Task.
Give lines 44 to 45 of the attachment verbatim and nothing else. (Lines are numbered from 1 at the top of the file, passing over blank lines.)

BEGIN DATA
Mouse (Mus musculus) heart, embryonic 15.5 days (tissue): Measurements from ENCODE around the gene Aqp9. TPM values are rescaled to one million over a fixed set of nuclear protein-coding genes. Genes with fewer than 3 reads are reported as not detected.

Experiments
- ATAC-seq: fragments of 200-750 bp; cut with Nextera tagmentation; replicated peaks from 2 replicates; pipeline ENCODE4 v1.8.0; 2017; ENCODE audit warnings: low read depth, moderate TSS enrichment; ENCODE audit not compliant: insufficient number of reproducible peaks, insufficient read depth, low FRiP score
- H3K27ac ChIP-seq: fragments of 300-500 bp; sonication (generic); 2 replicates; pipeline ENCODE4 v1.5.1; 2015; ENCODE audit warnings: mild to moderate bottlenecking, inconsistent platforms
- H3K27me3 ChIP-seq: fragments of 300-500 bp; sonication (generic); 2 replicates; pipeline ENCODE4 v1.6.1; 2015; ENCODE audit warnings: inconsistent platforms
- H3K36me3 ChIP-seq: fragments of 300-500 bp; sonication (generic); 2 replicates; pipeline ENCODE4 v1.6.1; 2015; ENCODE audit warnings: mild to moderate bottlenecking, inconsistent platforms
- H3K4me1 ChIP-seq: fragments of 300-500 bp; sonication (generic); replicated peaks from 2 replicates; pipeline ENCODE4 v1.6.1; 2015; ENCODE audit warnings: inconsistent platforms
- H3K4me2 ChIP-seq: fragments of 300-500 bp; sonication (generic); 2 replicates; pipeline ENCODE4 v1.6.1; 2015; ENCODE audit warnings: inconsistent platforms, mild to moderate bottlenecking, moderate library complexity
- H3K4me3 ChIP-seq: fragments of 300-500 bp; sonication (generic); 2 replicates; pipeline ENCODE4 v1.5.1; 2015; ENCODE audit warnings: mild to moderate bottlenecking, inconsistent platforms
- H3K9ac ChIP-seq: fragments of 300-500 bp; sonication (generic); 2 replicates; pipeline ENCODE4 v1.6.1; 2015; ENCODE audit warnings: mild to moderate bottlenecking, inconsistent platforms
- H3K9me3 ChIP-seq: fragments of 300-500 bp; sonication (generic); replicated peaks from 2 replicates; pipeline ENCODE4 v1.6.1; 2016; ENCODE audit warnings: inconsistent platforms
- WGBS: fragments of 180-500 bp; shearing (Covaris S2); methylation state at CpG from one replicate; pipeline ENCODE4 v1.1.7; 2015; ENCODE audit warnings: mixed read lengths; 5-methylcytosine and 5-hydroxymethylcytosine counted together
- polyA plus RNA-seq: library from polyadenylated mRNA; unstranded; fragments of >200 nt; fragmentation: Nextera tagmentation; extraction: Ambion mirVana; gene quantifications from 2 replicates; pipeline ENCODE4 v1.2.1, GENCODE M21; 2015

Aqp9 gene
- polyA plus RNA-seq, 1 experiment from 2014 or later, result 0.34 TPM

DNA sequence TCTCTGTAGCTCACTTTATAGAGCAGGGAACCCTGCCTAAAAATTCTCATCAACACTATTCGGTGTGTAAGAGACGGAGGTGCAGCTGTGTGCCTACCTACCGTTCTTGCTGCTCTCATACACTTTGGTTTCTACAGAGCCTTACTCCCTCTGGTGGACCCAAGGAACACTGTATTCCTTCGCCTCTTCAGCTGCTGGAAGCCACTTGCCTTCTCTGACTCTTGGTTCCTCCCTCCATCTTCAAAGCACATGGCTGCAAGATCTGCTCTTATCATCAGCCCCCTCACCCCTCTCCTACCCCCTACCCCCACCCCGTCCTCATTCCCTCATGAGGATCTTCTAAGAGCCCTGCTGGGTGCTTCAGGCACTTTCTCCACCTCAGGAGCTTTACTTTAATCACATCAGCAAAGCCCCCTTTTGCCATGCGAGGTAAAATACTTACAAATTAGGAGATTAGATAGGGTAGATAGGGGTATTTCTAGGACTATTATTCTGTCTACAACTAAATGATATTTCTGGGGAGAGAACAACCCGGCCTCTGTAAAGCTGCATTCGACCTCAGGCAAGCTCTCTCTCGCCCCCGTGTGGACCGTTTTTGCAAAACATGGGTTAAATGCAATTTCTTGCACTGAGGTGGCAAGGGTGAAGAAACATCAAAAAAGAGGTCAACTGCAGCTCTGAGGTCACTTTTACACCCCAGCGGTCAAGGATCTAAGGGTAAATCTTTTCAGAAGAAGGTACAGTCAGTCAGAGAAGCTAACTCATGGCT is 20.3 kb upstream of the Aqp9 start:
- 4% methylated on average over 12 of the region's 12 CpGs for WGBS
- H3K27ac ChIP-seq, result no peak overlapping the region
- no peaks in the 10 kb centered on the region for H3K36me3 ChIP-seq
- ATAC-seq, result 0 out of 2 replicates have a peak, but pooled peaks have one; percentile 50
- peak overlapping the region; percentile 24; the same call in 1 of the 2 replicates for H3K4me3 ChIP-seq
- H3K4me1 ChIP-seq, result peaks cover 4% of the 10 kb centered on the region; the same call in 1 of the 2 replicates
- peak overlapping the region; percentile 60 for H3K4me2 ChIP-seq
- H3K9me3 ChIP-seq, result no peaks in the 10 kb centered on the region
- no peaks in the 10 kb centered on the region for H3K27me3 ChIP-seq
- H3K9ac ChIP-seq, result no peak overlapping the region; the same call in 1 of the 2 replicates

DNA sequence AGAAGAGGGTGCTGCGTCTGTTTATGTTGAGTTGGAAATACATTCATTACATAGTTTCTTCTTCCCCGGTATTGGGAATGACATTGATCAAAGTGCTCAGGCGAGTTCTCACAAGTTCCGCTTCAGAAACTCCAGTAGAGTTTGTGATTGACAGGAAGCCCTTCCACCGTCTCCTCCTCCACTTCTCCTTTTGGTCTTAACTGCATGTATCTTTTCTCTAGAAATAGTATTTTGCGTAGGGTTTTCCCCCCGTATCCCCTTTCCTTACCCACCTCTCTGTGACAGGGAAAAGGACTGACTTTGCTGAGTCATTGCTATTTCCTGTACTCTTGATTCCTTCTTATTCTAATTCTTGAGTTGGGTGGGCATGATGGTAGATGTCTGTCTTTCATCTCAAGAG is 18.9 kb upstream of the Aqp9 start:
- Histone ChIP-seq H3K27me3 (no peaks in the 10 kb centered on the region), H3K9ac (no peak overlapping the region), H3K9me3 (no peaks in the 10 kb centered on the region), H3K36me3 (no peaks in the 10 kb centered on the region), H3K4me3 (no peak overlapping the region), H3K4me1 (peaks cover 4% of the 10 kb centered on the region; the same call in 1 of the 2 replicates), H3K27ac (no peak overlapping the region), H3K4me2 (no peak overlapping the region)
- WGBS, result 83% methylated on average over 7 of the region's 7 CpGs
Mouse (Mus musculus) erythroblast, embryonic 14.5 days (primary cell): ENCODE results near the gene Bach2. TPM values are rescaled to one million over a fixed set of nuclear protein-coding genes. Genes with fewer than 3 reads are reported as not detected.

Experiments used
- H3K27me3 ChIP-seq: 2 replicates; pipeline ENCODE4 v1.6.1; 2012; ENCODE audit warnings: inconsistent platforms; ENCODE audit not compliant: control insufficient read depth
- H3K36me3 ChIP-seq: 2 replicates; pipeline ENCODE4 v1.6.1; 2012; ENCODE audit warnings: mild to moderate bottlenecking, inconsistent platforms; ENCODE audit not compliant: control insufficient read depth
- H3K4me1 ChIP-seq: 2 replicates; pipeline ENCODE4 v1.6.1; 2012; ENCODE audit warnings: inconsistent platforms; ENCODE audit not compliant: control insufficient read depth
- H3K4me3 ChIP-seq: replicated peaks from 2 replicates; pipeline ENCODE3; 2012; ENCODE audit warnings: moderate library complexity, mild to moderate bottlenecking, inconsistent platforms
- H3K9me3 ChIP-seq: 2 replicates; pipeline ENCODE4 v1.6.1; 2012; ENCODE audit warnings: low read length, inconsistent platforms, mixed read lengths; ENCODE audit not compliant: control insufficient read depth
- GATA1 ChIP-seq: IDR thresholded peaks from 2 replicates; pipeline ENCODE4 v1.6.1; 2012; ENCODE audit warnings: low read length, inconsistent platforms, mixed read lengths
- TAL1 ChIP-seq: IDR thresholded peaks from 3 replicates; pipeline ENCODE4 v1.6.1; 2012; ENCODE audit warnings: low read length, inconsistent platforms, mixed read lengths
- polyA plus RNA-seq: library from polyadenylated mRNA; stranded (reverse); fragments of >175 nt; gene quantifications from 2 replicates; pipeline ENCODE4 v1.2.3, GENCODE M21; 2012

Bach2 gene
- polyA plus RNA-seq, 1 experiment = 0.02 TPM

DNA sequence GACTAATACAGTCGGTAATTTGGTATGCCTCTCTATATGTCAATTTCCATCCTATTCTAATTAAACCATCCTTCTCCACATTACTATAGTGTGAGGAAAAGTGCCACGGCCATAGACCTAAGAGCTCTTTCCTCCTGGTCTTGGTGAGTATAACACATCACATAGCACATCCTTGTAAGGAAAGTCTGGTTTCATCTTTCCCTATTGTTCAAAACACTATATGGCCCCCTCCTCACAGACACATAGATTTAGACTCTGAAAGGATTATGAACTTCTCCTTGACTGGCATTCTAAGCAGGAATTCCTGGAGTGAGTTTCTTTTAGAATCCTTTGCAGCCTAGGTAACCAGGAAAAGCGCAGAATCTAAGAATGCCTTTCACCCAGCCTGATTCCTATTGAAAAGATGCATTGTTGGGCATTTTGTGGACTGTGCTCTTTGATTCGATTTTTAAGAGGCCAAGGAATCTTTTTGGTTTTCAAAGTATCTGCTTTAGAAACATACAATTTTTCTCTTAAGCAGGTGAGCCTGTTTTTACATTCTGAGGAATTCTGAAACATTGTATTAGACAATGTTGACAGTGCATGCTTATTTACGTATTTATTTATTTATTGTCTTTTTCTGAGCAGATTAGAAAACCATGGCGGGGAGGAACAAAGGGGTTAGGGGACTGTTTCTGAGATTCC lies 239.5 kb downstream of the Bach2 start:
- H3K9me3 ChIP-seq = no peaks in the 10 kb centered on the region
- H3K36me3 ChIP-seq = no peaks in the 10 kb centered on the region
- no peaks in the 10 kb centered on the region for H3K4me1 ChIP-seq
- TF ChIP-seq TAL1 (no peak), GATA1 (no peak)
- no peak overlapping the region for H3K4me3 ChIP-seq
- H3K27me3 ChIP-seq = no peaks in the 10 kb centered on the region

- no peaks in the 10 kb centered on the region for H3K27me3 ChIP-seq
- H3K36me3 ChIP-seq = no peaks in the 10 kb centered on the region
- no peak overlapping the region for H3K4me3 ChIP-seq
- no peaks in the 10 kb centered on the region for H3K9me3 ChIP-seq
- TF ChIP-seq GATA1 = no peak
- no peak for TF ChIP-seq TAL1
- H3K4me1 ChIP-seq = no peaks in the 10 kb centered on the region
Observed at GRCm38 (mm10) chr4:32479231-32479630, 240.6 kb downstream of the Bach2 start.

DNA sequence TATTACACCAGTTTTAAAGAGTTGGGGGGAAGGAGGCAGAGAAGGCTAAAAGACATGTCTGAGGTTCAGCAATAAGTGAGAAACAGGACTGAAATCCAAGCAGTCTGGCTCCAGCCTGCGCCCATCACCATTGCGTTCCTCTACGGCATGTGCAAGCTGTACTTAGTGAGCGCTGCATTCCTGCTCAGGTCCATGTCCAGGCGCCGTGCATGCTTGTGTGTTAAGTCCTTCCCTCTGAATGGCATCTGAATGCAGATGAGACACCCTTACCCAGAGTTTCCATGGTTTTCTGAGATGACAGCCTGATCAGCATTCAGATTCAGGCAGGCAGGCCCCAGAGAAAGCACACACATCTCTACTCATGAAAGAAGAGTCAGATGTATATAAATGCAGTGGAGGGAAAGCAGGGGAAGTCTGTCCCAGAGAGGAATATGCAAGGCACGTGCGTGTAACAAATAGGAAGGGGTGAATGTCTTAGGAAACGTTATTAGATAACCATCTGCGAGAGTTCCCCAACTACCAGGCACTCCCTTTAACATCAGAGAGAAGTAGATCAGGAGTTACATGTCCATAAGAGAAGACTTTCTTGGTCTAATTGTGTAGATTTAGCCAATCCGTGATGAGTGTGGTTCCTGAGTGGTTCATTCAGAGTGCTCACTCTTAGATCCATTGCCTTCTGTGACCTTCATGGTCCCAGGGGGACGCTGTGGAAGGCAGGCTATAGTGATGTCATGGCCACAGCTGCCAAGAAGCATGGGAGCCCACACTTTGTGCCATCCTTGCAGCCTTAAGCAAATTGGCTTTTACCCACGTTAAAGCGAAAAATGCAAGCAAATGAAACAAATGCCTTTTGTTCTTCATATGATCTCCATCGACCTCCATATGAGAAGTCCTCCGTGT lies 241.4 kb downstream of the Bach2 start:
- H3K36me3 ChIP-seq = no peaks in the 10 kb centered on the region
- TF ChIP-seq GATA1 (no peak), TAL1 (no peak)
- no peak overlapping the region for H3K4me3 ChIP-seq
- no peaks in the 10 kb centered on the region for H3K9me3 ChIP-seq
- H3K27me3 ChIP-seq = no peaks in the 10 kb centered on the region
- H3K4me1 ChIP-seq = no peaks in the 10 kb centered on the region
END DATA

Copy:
- H3K36me3 ChIP-seq = no peaks in the 10 kb centered on the region
- no peaks in the 10 kb centered on the region for H3K4me1 ChIP-seq